The Classic Cook: You name it, she's sautéed it

Newly arrived houseguests perk up when they see this cook's shelves, a perfect bouillabaisse of books. There is Elizabeth David's classic, An Omelette and A Glass of Wine, nestling beside the Moro cookbook. There is Simon Hopkinson's Roast Chicken and Other Stories (owned long before it was voted the "most useful cookbook in the world" by a panel of top chefs in 2005). There is Richard Olney's Simple French Food, and a promisingly battered copy of Julia Child's Mastering French Cookery. The houseguests' mouths are by now watering, for these volumes indicate a delightful repast is on its way. This cook, schooled by Prue Leith in the late 1970s, rejects fashion and fancy, and her books, old friends, are largely committed to memory. Amply built and beaming, she arrives back in the kitchen bearing a basket of quail's eggs. "Get out the pestle for the celery salt, will you, darling?"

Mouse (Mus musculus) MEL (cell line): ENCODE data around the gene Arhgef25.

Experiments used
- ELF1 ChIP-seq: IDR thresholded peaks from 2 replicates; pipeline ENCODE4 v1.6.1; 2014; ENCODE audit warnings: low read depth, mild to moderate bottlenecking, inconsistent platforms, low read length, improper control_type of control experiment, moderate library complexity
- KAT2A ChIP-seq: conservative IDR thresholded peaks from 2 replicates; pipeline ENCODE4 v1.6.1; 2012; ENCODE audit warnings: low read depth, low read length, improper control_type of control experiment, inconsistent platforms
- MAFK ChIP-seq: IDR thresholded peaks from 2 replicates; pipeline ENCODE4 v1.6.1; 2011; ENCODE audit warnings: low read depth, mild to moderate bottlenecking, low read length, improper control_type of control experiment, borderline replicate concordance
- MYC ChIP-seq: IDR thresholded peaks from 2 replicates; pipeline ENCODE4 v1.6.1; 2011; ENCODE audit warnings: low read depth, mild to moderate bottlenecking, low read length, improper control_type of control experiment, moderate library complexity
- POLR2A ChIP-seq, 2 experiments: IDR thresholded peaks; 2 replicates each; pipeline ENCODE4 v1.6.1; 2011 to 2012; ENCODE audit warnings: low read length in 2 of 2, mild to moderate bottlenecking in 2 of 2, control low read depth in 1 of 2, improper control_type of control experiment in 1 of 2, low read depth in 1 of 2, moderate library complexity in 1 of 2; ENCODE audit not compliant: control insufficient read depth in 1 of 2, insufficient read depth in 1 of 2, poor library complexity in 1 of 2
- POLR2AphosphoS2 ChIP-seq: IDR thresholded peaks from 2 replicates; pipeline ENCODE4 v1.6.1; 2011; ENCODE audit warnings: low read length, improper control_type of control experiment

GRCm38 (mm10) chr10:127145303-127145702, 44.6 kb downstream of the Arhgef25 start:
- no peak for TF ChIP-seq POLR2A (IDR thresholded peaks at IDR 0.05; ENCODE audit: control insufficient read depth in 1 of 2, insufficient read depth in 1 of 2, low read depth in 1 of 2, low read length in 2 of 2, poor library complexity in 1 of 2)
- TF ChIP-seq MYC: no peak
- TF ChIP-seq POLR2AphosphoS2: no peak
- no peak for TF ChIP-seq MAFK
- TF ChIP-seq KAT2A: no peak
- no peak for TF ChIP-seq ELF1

The Socialite Couple: They're too posh to purée

The shelves of this couple's townhouse kitchen are filled with the cookbooks of their favourite restaurants – Nobu, Marco Pierre White's Mirabelle Cookbook and AA Gill's The Ivy: The Restaurant and its Recipes. Yet the pages are curiously clean and unblemished, and the Socialite Couple's trim figures also suggest more interest in talking than eating. Selina once had a terrible time trying to entertain using The River Café Cookbook – particularly embarrassing as Ruthie was a great friend of one of the guests. Thank goodness for the oyster bar around the corner. Now, Selina tends to favour the less intimidating recipes found in a book compiled by her distant relative Poppy Fraser entitled Fantastic Recipes From My Favourite People which includes Camilla's famous smoked sausage starter. Daddy had it at Highgrove once and it was "delish". They also own a copy of the Chatsworth Cookbook, inscribed with love from Debo.